Try, try, try again

I hate to admit it, but this will be at least my fourth attempt at writing a blog. Maybe this time will be different. But I have been really taking time to search within to find the reason that I have this burning desire to do this. Sometimes the raging inferno simmers down to just some glowing embers, but it has never been snuffed out.

One of the few blogs that I read on a semi-consistent basis (emergentmath) linked to video presentation by Simon Sinek about his idea of the “golden circle.” Just a brief side note, I don’t think he discovered or invented anything groundbreaking, but he was one of the first to articulate it precisely and market it well.

So, why? Why, why, why? Why do I want to write, and why do I keep quitting. Maybe I will start back at the beginning.

I thought about all the times I had failed, and each time I started blogging I began with asking myself what it is I need to do. I have this disability called introvertism. Okay, I’m just making that up, but I am an introvert, which makes communication, especially in unfamiliar settings, very uncomfortable. One of the categories teachers are evaluated upon is communication. And I thought I could communicate more passively by using a blog. I know how to communicate. I know what I want to say. But I almost never do. As an introvert I fear conflict so I usually censor myself. Basically, I am shy. As my comfort level around people or in different situations, my censor gradually disappears, but very, very few people actually see the unfiltered me.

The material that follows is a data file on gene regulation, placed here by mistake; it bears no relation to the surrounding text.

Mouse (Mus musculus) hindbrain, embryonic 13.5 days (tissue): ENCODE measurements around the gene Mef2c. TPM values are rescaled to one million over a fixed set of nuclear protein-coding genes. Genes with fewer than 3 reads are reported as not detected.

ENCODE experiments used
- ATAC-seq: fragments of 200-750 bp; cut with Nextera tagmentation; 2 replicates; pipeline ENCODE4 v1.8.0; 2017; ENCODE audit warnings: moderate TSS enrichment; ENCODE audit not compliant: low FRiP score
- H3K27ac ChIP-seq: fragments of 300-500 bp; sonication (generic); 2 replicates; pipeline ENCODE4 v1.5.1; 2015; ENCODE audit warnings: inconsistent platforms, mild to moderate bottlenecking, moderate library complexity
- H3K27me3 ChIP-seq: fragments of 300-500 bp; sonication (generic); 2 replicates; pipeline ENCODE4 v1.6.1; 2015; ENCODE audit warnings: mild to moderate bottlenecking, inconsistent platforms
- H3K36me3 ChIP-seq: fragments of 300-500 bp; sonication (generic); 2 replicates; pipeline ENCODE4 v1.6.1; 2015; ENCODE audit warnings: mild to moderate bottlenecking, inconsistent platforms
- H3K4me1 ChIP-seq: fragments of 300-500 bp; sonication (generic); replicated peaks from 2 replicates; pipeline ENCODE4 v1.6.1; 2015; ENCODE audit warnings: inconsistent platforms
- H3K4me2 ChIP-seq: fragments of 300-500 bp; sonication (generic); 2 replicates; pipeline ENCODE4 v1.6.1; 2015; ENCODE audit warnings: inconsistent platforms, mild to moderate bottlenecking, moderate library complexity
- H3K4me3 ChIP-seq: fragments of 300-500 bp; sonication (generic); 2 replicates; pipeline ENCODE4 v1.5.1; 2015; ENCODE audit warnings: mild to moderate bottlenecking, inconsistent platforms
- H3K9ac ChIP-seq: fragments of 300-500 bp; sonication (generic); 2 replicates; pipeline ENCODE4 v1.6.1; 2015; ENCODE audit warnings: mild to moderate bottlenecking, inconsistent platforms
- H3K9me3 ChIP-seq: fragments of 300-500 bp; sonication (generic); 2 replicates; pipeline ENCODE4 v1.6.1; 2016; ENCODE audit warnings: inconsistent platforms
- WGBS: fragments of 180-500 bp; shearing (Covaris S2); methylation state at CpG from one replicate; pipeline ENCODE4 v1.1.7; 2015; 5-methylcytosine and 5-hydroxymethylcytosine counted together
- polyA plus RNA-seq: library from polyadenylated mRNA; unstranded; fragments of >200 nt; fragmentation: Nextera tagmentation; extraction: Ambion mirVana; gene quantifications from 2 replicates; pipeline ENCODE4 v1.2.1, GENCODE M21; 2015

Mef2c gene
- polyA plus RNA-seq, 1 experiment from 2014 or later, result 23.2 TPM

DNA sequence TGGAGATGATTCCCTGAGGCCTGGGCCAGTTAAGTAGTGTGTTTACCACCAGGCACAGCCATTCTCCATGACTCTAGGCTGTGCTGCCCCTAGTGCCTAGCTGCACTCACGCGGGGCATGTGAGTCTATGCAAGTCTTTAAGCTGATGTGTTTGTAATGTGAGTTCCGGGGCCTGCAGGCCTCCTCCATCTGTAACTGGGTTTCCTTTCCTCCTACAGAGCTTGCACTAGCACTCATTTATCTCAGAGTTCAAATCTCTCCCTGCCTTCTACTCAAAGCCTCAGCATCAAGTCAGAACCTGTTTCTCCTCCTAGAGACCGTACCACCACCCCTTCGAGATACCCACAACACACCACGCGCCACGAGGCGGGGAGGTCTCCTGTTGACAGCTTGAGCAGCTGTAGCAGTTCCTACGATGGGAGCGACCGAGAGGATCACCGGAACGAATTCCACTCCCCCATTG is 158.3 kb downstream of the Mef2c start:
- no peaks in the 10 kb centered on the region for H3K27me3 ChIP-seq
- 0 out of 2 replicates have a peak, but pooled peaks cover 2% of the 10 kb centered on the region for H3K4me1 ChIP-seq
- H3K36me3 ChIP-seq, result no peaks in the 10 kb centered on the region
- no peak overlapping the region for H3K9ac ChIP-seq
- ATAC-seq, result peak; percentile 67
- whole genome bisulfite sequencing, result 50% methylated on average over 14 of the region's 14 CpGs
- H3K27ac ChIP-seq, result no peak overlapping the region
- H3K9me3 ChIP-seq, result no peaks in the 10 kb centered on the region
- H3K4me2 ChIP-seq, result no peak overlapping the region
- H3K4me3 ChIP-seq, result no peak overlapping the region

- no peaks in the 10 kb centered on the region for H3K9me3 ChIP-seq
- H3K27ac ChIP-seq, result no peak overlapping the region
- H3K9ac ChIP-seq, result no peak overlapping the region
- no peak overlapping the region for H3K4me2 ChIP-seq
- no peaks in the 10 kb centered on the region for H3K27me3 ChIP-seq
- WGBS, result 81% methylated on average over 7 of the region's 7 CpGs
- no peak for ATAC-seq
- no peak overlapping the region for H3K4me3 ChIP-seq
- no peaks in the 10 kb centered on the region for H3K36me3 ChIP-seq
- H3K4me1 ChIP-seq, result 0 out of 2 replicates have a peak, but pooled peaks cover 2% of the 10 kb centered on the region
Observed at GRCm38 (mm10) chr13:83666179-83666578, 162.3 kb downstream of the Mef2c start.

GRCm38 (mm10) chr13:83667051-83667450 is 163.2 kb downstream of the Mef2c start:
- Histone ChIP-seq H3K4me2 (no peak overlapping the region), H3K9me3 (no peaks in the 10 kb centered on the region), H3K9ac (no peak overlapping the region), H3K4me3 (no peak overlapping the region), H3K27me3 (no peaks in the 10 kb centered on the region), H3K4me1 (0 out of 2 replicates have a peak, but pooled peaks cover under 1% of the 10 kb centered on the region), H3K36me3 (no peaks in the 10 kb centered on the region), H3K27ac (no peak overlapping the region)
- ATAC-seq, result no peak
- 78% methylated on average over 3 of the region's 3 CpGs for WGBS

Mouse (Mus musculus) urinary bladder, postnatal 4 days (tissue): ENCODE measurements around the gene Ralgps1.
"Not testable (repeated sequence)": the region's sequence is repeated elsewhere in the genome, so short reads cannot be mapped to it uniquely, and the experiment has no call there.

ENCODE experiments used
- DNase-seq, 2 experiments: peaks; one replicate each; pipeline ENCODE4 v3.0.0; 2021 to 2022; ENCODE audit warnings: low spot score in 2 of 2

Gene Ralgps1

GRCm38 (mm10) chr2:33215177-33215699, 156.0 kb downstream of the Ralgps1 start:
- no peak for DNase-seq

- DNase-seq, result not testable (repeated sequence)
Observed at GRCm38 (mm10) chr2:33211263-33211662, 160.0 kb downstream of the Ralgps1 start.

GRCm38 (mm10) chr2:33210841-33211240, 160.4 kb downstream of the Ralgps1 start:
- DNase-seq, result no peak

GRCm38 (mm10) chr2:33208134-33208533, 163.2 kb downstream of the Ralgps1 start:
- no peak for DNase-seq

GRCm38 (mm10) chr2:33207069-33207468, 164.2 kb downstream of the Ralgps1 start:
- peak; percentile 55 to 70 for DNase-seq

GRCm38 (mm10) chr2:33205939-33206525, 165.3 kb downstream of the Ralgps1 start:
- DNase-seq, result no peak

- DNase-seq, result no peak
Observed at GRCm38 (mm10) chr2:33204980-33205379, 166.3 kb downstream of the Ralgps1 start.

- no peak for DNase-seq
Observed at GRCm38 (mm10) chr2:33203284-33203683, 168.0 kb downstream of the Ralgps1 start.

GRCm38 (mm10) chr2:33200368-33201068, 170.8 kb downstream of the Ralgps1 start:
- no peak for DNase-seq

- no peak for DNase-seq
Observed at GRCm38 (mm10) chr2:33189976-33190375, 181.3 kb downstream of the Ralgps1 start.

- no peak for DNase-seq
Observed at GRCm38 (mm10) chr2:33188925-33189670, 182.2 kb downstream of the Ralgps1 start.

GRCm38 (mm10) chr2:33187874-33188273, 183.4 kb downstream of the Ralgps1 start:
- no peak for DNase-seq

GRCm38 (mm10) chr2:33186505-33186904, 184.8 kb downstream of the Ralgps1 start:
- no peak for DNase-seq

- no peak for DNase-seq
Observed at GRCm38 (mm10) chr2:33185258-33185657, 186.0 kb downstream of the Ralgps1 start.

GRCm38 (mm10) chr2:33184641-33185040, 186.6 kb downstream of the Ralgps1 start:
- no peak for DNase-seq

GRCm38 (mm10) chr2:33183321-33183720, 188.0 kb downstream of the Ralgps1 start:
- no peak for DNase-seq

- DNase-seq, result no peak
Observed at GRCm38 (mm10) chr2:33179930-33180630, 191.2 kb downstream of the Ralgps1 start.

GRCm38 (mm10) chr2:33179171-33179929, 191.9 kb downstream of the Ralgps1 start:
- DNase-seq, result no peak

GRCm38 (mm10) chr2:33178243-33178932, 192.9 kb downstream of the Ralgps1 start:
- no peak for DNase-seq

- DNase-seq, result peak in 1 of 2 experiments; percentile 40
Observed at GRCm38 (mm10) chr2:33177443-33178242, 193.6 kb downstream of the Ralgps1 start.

Consequently, every time I tried to start a blog it failed. The first time it failed because I was writing to improve my communication with parents, but when no one used or looked at the blog I quit because it was just a waste of my time. I was writing to communicate with others, and when there was no communication I quit. I felt one way communication was waste of my time. I needed to find a way to convince myself that blogging wouldn’t be a waste of my time. This time I won’t fail because this time I am writing for me, usage be damned. I want to document my memories, my stories, the process of how I became the teacher I am today, regardless of how many people actually read this.

Why am I doing this? I have a multitude of life experiences that have shaped who I am as a person and who I am as a teacher.

How am I going to do this? I am going to record those experiences in the ether of the internet.

What am I going to do? I am going to write a blog.

Hope someone reads it.